What does it mean to be grateful? Two of the definitions provided by Merriam-Webster are, to be appreciative of benefits received and express gratitude. If these definitions are correct, (and who am I to challenge this source?), it appears that to be grateful requires at least three things: the first is the recognition that I am the recipient of benefits; the second is that I appreciate the benefits; and, the third, is that I express gratitude.
The psalmist-king David, who existed long before the creators of the Merriam-Webster dictionary drew breath, clearly understood these truths about being grateful. In Psalm 103:1-2, he exults,
“Bless the Lord, O my soul;
And all that is within me, bless His holy name!
Bless the Lord, O my soul,
And forget not all His benefits:”
He then goes on to list the benefits he has received from God (as we have)//
“Who forgives all your iniquities,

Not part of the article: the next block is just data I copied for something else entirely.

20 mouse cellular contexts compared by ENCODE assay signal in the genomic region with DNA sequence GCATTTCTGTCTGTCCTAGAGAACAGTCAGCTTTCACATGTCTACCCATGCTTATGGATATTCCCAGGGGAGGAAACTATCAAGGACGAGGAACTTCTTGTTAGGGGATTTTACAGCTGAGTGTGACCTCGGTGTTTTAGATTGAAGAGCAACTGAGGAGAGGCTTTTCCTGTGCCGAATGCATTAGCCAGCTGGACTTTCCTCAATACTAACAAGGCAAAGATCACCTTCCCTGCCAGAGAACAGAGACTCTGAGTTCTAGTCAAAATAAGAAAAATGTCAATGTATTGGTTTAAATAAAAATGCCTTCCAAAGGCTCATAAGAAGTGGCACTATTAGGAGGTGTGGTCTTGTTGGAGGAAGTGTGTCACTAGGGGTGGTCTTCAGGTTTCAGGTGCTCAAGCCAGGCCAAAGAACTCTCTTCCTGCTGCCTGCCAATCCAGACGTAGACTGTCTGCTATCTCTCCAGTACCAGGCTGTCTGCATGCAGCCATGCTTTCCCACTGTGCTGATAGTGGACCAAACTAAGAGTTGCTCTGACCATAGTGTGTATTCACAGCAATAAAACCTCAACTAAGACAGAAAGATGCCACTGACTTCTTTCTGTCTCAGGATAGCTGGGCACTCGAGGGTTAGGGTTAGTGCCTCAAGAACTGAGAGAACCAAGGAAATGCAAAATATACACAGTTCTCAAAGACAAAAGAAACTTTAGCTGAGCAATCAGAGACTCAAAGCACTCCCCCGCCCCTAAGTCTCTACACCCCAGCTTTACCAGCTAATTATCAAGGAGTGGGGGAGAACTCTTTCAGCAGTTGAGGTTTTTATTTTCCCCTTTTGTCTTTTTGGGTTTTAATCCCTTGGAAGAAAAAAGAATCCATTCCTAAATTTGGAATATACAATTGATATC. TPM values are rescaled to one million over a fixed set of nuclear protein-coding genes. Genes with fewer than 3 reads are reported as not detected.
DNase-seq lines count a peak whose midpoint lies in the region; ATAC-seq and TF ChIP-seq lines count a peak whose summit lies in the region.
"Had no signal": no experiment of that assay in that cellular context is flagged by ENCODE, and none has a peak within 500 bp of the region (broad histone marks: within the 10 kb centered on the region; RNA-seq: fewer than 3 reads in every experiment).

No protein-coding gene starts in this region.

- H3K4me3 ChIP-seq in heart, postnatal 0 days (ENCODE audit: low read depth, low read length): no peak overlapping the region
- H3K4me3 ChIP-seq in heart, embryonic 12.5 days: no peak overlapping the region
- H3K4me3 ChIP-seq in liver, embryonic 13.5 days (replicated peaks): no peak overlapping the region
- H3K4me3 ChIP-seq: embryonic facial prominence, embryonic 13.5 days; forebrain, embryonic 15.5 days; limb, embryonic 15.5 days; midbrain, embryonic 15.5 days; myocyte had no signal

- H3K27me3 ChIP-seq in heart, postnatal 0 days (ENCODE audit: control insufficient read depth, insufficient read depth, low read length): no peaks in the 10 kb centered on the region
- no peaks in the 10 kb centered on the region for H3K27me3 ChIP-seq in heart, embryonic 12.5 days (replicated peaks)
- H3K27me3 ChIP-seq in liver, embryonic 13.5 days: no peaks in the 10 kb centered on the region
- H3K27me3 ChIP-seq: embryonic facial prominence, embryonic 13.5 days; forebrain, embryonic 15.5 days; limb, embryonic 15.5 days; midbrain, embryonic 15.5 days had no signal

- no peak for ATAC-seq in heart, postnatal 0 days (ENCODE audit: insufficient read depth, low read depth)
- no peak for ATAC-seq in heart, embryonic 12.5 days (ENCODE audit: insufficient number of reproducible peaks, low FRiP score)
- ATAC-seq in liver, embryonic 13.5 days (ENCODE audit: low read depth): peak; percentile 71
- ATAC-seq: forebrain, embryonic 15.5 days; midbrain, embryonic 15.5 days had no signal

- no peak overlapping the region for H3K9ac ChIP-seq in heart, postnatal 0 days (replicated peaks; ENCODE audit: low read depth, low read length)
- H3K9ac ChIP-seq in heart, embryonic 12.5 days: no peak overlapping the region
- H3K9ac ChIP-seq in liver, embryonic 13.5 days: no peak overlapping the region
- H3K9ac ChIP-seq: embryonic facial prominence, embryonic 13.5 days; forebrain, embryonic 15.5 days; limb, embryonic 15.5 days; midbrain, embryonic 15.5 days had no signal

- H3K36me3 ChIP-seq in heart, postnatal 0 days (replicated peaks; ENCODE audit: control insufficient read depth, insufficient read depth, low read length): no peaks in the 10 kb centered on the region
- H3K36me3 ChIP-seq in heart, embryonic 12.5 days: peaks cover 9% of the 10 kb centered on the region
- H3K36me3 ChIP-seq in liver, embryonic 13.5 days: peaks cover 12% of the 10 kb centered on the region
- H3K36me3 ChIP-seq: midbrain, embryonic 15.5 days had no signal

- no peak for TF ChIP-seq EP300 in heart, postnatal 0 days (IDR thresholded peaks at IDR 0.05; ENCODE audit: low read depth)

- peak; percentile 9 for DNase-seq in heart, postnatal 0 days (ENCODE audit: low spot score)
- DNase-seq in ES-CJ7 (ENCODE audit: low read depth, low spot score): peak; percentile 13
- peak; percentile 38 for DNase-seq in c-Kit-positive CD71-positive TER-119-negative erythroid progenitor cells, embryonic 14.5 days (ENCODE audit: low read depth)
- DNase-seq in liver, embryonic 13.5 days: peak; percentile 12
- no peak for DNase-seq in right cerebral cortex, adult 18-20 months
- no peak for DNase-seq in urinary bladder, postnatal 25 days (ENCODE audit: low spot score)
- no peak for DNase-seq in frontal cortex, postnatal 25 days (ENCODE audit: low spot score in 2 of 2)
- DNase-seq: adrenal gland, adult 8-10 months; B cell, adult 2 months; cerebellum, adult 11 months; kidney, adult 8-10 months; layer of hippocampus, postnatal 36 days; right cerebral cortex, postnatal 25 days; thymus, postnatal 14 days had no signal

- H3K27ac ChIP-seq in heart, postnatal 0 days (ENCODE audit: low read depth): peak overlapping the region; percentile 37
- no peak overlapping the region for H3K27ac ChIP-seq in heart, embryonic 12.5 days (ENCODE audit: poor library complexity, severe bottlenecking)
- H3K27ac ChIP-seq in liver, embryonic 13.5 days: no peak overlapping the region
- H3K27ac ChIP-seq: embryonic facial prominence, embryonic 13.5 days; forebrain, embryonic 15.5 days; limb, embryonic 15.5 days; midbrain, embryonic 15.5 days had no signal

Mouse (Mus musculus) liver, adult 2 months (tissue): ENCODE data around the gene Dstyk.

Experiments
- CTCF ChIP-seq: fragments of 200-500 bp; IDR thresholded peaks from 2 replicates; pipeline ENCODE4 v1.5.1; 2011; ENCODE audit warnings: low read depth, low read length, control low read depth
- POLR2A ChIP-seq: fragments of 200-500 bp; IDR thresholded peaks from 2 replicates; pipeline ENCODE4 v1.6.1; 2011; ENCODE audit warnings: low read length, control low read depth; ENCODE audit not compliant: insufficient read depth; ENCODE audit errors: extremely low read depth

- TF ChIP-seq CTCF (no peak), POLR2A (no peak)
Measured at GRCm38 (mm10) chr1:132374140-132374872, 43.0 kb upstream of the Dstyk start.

Who heals all your diseases,
Who redeems your life from destruction,
Who crowns you with lovingkindness and tender mercies,
Who satisfies your mouth with good things,
So that your youth is renewed like the eagle’s.” (Psalm 103:4-5, NKJV).
And what he mentions is clearly not an exhaustive list. In Psalm 68:19-20 (NKJV), he declares,
“Blessed be the Lord,
Who daily loads us with benefits,
The God of our salvation! Selah
Our God is the God of salvation;
And to God the Lord belong escapes from death.”
So I ask myself, “Am I grateful?” “Do I really recognize that I am the recipient of daily benefits from God, or is there some part of me that believes that I have earned what I have?” “Do I appreciate the benefits God has given or am I ungrateful for what I have based on my belief that I do not have all that I think I need, want or deserve?” “Do I consistently express gratitude to God or do I complain and grumble more that I give thanks?”
What about you?
I am joining (on a Sunday) the Five Minute Friday writing community, hosted by Kate Motaung, for our weekly writing adventure. Please click here to learn about Five Minute Friday. This week’s prompt is, “Grateful.” The content after the // was added after the allotted five minutes expired.